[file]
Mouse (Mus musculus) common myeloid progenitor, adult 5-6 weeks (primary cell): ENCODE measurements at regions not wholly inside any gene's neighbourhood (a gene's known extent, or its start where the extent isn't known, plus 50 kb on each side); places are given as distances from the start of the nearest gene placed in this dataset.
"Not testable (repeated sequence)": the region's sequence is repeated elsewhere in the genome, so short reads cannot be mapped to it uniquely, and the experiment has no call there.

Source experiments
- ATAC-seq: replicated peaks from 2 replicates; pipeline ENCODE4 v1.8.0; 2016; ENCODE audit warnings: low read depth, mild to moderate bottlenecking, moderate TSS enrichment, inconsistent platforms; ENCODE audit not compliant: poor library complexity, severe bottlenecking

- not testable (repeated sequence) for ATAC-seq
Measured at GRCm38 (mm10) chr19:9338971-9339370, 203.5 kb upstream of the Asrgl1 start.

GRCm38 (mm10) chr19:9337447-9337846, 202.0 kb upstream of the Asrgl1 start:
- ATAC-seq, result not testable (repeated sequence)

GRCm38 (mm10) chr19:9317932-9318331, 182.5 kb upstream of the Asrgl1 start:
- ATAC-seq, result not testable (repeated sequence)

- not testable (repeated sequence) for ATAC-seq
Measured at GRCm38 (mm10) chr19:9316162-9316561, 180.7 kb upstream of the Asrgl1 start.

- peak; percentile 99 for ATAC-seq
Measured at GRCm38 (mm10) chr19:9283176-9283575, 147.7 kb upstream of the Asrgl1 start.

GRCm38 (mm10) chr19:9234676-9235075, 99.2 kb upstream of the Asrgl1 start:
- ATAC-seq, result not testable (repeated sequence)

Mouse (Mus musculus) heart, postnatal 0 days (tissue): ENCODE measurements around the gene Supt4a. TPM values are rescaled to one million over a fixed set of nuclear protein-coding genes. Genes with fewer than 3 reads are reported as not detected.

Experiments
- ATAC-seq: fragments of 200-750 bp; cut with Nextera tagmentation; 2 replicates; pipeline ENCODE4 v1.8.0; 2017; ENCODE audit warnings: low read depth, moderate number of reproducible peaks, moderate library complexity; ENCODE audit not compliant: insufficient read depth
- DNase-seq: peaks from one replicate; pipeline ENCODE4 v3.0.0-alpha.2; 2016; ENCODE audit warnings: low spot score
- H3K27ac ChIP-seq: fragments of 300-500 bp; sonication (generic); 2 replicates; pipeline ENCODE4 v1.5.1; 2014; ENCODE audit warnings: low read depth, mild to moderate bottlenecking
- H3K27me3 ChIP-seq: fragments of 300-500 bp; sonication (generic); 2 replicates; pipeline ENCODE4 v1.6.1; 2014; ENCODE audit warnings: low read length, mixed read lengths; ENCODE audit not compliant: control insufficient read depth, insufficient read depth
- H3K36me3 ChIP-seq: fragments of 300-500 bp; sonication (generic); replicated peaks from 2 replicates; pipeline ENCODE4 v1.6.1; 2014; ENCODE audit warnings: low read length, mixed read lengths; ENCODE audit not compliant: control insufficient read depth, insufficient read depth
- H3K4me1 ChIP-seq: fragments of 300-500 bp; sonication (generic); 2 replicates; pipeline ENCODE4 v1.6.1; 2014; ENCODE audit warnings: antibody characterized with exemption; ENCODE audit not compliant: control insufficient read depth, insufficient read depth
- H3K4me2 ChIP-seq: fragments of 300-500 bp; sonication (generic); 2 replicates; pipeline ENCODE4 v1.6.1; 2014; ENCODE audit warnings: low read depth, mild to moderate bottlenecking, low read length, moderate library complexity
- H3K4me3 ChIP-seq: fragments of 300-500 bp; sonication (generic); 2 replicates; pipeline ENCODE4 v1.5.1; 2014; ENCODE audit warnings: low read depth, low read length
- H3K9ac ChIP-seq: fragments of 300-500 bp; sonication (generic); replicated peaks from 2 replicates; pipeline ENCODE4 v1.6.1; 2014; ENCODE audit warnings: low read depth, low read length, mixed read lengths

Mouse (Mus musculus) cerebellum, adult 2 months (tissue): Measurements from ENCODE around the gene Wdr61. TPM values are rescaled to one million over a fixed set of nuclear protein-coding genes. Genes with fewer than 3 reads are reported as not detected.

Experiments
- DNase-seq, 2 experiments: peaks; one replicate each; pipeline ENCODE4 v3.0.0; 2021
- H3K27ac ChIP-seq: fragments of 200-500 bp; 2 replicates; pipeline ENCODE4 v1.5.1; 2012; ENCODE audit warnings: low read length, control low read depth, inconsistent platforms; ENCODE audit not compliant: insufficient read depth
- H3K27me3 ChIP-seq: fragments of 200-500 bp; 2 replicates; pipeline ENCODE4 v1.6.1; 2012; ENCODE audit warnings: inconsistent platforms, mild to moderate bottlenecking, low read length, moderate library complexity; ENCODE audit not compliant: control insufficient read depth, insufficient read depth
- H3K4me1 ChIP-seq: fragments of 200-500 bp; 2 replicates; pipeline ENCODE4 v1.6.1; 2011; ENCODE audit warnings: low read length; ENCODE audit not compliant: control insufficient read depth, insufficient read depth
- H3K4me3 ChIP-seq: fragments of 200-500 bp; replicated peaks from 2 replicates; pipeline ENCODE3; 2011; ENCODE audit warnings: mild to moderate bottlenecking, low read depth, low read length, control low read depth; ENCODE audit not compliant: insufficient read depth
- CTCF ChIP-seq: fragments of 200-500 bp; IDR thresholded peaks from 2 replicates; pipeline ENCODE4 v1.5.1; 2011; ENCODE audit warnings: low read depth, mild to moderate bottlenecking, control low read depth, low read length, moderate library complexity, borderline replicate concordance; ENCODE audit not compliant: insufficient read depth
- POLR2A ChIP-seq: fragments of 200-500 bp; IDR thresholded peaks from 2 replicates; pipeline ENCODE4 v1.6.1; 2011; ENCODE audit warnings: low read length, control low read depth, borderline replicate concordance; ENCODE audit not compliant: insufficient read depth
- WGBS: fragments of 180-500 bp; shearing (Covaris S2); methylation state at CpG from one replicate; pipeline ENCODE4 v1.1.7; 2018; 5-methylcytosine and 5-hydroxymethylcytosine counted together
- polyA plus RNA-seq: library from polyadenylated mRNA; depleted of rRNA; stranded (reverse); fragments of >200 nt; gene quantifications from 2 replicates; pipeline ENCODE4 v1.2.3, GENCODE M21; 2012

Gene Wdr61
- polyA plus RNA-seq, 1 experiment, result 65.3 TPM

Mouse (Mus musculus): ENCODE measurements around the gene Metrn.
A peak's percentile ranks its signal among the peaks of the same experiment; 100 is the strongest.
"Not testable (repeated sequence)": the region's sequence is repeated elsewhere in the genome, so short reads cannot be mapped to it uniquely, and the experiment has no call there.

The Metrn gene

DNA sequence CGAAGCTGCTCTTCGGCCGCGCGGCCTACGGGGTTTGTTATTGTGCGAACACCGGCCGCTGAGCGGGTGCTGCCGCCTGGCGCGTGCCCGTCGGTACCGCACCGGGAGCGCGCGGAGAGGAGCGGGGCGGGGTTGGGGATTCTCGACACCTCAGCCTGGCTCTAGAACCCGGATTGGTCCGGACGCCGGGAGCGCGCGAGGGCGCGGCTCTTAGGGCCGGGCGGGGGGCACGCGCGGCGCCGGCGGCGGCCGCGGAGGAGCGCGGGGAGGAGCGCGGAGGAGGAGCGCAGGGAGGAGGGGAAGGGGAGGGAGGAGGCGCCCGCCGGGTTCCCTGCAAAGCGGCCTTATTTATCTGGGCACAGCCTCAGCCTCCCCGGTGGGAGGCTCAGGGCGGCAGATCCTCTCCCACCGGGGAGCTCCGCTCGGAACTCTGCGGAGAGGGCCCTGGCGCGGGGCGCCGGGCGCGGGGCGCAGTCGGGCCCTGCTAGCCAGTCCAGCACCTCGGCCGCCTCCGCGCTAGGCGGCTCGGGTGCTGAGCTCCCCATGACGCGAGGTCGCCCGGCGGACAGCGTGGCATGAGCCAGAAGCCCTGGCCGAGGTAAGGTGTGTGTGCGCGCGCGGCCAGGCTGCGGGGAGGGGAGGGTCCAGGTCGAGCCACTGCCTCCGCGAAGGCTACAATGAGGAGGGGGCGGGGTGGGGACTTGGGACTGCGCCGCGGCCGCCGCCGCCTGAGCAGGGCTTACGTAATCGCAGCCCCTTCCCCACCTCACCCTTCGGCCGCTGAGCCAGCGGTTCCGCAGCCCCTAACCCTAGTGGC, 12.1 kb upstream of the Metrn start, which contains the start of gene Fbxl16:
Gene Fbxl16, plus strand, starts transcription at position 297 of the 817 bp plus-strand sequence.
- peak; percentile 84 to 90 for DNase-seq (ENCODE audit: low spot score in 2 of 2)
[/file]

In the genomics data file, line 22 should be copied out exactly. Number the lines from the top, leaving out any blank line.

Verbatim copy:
- H3K27me3 ChIP-seq: fragments of 300-500 bp; sonication (generic); 2 replicates; pipeline ENCODE4 v1.6.1; 2014; ENCODE audit warnings: low read length, mixed read lengths; ENCODE audit not compliant: control insufficient read depth, insufficient read depth